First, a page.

Owned by the A La Carte Racing Stable of California and trained by the late-great Jim Dennis, Mr. Dalrae was one of the most popular and successful pacers to race on the Chicago circuit in the early and mi-1980s. Mr. Dalrae was named the 1984 Aged Pacer of the Year as a 5-year-old when he pulled down $474,525 while winning 18 of 30 starts, mostly against the elite older pacers in the nation and in Canada. (He’s showed in the photo winning one of his many races at Sportsman’s Park with his young, bearded, up-and-coming star driver Dave Magee) Among his victories in the 1984 was the American National at Sportsman’s and the U.S. Pacing Championship, a tri-city stake raced on three different size ovals. Mr. Dalrae that year came from fifth at the top of the stretch and shop up the inside to take the mile leg at the Meadowlands in 1:52.2. He followed with a victory in the half-mile leg at New York’s Roosevelt Raceway in 1:56.2. The horse also captured the Canadian Classic, all with Dave Magee. In 1985 Mr. Dalrae repeated as winner of the U.S. Pace Championship, based by points earned, by capturing the five-eighths leg at Sportsman’s Park. The son of Meadow Skipper out of the dam Queen’s Crown repeated as the American National Aged Pace titleholder that year with Dale Hiteman at his lines. In his final year as a racehorse Mr. Dalrae won another eight races earned $322,800. His dam Queen Crown also produced Sir Dalrae, the 1973 Horse of the Year for owner/trainer Jim Dennis. Videos attached of Mr Dalrae winning the 1984 US Paing Championship at the Meadowlands and the second video is of Mr Dalrae running second to On The Road Again in the 1985 US Pacing Championship. Mike Paradise The Illinois Harness Horsemen's Association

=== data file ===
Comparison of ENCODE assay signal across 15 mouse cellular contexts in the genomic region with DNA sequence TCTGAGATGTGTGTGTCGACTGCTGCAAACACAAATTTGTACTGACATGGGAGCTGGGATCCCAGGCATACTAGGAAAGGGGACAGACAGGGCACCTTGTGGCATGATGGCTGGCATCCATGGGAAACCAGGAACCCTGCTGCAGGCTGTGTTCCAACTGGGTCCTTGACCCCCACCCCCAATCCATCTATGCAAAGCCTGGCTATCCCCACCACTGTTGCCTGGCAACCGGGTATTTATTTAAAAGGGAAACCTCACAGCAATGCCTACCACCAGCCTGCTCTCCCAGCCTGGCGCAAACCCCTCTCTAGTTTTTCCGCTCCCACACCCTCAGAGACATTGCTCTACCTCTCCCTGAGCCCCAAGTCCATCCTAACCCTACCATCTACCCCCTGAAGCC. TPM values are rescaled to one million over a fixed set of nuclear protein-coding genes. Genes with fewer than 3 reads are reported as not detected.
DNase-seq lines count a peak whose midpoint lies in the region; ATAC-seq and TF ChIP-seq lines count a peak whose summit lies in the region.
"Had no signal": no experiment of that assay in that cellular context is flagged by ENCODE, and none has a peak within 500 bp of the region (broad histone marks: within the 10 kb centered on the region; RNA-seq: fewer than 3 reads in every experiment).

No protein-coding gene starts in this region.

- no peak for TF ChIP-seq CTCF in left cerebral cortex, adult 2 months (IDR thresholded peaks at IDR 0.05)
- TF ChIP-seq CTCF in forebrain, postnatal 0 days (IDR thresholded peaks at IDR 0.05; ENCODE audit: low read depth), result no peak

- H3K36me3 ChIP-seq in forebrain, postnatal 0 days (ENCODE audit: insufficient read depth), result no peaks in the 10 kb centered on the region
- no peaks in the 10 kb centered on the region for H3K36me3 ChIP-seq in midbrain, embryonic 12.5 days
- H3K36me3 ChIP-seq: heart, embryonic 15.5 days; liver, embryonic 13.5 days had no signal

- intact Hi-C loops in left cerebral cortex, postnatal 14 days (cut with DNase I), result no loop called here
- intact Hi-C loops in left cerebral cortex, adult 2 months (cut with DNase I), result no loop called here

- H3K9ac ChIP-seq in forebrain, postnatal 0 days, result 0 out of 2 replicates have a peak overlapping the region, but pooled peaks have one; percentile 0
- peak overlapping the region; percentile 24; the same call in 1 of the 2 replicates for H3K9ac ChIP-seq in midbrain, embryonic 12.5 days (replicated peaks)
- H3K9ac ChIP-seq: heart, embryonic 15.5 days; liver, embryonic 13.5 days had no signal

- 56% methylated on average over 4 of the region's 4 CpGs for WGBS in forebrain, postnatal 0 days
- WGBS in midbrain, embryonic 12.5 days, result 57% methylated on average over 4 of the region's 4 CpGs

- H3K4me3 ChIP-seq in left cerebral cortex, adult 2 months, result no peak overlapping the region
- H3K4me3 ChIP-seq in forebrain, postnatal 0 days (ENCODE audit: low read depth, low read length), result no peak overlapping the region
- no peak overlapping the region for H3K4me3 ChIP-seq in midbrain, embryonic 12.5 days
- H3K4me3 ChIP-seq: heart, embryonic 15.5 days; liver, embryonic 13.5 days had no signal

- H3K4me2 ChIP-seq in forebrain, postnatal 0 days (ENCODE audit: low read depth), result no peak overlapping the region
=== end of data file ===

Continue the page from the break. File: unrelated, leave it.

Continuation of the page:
Now that the budget is done and the governor and the Legislature have moved on to the issue of a constitutional amendment to allow full-scale casino gaming in New York, it is critically important to understand the significant economic gains that have been realized by our revenue-producing racing and agriculture industries as a direct result of the existing video lottery terminal (VLT) initiative at our race tracks and, more significantly, to recognize how this success could all be put at risk.